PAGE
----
Paramedics should avoid using defibrillators in semi-automatic mode, say researchers who found this increases interruptions to cardiopulmonary resuscitation (CPR) in the 30 seconds preceding shock delivery.
Using defibrillators in semi-automatic rather than manual mode did not affect the success rate of the shock, but did significantly reduce the prehospital rate of return of spontaneous circulation (ROSC), the prospective study findings show.
Study author Andrew Swain (University of Otago, Wellington, New Zealand) and team caution that a larger study would be required to look at survival to discharge. Their study only included 44 patients, because it was stopped early for ethical reasons raised by the increased rate of ROSC with use of manual mode.
The prehospital ROSC rate was 18.49% after 119 manual shocks, compared with 8.33% after 84 shocks in semi-automatic mode.
Semi-automatic mode "is often preferred, even by senior paramedics, as it allows other resuscitation needs (such as immediate chest compressions, ventilation, equipment preparation and cannulation) to be addressed simultaneously," write the researchers in Resuscitation.
But they say that their findings "have prompted changes to local prehospital defibrillation protocols and teaching to emphasise that manual defibrillation is the preferred mode amongst appropriately trained paramedics."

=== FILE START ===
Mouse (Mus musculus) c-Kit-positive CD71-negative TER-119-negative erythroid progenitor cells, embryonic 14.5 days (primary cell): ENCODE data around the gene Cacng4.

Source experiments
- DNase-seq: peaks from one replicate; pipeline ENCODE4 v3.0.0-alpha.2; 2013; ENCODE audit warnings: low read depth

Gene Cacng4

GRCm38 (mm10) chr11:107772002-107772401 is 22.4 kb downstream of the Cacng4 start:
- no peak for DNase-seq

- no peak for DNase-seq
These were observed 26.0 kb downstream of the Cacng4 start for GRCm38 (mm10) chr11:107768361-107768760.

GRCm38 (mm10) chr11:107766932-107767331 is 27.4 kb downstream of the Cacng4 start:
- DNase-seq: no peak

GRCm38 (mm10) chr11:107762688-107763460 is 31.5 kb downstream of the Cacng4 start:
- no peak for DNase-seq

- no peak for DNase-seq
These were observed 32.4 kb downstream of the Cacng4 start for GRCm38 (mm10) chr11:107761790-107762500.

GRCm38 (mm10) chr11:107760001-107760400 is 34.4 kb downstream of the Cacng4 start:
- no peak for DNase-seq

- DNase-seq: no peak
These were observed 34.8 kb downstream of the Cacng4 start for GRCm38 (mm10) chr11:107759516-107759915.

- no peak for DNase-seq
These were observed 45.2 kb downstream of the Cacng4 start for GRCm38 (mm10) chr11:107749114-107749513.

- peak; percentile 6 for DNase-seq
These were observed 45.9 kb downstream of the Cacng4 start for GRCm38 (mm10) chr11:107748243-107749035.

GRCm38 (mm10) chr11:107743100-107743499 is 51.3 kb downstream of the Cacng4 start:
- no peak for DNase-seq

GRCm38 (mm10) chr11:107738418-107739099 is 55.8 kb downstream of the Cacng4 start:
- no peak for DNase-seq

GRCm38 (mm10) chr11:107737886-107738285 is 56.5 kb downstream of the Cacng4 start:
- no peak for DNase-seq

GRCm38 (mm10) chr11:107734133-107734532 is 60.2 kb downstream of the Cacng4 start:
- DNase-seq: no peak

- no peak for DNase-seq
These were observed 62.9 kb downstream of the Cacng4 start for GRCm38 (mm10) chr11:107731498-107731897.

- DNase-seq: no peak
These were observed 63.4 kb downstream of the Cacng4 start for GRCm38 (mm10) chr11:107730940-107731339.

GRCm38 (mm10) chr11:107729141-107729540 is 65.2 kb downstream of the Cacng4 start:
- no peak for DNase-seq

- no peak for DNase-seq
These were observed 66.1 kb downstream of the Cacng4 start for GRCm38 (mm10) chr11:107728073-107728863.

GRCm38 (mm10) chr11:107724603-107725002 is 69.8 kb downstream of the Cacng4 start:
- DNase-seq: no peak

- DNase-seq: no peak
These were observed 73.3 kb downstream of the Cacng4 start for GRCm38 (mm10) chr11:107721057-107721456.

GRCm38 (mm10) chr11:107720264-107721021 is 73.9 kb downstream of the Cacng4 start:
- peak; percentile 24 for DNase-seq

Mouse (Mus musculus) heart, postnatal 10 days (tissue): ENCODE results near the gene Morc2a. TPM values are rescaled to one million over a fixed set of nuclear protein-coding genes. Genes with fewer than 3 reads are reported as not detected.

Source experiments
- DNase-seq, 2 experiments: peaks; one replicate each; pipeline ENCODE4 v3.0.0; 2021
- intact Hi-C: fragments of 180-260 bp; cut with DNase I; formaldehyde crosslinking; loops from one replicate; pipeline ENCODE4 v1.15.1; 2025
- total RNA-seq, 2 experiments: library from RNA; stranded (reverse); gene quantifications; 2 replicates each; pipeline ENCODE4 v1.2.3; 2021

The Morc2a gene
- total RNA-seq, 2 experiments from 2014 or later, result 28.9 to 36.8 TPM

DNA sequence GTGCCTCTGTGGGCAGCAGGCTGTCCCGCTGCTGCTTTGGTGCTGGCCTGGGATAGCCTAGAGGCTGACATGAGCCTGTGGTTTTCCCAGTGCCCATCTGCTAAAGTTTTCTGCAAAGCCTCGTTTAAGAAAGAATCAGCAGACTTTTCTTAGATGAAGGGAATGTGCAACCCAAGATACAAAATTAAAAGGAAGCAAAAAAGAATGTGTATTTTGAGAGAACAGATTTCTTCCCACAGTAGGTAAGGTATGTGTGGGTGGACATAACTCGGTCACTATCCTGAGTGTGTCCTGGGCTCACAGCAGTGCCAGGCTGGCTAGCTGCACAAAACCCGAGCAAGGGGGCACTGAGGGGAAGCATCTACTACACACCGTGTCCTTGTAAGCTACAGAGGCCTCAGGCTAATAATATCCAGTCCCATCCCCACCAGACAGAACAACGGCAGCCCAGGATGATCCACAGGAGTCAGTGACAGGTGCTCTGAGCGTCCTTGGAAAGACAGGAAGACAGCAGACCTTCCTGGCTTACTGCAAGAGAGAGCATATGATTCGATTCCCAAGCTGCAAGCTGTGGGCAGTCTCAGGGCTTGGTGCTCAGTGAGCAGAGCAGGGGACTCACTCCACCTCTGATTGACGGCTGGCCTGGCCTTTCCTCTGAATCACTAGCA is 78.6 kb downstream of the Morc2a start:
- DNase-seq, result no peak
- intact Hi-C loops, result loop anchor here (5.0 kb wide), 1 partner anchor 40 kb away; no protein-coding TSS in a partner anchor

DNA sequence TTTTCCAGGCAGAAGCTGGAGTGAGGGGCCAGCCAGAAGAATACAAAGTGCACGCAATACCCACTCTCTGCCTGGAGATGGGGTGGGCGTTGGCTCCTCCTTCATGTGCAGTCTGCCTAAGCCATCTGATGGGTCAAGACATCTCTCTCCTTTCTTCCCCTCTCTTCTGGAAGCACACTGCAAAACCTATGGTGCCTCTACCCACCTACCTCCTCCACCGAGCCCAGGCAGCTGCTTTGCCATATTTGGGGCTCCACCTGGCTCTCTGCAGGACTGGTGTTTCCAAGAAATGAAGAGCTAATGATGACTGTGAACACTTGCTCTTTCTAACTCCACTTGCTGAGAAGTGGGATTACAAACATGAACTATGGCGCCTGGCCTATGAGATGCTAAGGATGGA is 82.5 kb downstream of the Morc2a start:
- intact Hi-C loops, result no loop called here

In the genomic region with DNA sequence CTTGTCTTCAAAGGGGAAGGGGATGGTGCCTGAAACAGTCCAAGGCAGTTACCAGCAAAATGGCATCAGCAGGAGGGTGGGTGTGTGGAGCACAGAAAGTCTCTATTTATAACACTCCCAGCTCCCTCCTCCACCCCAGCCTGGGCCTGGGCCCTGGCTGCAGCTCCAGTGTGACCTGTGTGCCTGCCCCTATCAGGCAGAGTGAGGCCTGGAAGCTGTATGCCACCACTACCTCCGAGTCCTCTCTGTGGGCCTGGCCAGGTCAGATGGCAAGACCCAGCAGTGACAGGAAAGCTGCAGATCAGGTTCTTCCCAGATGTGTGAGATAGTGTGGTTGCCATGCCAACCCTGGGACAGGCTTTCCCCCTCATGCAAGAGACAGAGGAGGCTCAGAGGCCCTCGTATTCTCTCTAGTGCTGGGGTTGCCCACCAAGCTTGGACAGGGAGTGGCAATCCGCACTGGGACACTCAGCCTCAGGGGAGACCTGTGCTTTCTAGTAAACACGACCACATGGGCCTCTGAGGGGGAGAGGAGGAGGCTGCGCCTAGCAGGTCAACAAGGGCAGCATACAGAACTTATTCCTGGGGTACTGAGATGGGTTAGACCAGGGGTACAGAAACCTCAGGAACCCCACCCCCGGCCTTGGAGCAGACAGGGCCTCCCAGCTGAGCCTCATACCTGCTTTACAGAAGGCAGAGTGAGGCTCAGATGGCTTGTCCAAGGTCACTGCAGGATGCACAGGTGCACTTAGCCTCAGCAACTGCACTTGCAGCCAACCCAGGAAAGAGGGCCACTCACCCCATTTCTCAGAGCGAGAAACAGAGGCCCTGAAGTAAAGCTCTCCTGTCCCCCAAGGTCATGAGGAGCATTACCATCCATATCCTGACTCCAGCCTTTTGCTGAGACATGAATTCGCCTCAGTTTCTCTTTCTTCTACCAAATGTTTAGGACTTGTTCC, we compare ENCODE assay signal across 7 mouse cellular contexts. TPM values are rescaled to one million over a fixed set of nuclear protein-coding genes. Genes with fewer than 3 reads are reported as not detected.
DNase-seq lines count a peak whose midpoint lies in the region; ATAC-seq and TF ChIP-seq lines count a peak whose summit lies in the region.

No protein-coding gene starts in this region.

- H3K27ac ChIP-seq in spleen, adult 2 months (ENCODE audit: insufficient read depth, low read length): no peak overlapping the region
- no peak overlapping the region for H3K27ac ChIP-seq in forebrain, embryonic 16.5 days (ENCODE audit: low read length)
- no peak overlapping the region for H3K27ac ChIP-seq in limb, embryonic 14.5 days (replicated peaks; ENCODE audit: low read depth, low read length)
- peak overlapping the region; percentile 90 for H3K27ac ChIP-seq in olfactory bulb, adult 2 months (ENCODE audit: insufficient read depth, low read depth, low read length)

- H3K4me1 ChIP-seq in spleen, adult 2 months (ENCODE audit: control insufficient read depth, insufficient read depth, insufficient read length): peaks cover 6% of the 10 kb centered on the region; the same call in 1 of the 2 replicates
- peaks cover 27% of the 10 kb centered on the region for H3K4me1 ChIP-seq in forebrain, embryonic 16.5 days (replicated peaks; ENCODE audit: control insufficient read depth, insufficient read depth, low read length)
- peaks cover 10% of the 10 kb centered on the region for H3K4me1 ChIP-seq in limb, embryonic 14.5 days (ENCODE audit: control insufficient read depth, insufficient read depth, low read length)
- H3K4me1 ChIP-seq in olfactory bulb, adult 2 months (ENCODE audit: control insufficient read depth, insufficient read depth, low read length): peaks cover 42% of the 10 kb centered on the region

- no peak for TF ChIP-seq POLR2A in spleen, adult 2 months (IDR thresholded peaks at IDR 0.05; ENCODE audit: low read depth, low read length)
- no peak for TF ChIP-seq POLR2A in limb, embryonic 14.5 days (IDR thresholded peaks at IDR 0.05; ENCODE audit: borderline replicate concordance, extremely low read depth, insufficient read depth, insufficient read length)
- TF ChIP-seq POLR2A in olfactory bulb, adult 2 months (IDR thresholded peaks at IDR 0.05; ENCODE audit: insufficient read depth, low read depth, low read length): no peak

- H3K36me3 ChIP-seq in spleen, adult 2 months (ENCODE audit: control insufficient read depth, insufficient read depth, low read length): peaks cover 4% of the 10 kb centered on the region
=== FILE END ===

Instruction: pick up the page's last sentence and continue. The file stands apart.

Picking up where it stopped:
Use of manual mode reduced pre-shock pauses by a small but significant 1 second, at a median of 3 versus 4 seconds in semi-automatic mode. The corresponding cumulative interruption to CRP during the 30 seconds preceding shock delivery amounted to 7 versus 14 seconds.
The post-shock pause did not differ with the defibrillation mode used, and the success of shock delivery was similar, at 75.6% and 70.2% for manual and semi-automatic mode, respectively.
Swain et al say that their findings confirm those from registry analyses. They note that increased pre-shock pauses in semi-automatic mode are thought to arise from voice prompts, while interruptions during the 30 seconds before shock delivery are likely caused by the hands-off rhythm-analysis period. In manual mode, rhythm analysis is normally part of the pre-shock pause, reducing the overall interruption of CPR.
"We attribute our higher rates of ROSC in manual mode to shorter CPR pauses in both the pre-shock phase and the 30 [seconds] preceding shock delivery," say the researchers.
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